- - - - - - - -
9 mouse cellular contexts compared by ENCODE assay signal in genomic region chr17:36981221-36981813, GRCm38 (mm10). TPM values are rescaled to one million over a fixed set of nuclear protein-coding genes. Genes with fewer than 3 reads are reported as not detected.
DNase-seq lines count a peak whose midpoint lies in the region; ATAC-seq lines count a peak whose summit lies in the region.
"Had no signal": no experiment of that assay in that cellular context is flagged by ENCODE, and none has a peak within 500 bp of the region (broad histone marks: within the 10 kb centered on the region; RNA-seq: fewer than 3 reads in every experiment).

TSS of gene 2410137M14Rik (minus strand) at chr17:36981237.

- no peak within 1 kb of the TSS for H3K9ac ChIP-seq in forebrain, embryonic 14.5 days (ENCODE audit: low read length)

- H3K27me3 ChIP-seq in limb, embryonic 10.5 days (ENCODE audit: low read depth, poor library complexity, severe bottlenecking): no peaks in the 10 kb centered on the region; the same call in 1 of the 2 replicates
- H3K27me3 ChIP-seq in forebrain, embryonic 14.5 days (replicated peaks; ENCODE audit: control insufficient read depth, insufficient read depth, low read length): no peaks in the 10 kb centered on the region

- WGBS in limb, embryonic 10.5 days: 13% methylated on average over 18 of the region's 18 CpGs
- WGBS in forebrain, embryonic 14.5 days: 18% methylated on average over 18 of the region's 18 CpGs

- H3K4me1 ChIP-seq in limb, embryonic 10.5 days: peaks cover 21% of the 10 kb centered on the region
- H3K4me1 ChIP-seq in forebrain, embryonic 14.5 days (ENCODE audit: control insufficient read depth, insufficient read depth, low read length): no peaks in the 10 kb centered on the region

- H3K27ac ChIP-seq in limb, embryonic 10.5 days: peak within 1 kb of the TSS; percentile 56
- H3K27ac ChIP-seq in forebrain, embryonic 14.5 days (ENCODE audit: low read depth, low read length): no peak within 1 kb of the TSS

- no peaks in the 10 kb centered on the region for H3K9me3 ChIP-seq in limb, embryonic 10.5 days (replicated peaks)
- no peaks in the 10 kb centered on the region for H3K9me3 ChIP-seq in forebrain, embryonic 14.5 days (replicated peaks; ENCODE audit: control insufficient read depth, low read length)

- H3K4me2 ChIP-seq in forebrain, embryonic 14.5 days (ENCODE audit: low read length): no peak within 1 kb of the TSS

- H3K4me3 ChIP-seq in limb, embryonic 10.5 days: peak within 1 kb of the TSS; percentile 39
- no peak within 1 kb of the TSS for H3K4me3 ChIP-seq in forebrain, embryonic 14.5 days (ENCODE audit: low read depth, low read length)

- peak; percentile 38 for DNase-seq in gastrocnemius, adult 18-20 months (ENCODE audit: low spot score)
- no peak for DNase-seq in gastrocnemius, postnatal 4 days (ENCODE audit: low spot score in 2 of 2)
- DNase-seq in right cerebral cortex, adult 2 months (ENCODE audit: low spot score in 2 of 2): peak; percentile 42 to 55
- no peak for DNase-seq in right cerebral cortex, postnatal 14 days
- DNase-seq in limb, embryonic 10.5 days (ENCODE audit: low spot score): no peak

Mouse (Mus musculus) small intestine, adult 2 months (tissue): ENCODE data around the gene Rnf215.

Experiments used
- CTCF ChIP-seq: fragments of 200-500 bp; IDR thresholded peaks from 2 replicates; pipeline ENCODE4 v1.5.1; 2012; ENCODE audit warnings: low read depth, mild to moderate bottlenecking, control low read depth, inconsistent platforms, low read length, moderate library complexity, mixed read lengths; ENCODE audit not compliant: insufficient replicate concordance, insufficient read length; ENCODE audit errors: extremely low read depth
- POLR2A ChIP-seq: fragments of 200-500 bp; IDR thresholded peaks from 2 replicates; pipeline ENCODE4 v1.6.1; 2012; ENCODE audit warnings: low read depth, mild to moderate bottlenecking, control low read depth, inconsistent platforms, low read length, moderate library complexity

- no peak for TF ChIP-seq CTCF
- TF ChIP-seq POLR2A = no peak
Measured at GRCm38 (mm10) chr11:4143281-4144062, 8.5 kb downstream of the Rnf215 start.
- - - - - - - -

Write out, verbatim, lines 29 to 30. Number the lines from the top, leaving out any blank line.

- TF ChIP-seq POLR2A = no peak
Measured at GRCm38 (mm10) chr11:4143281-4144062, 8.5 kb downstream of the Rnf215 start.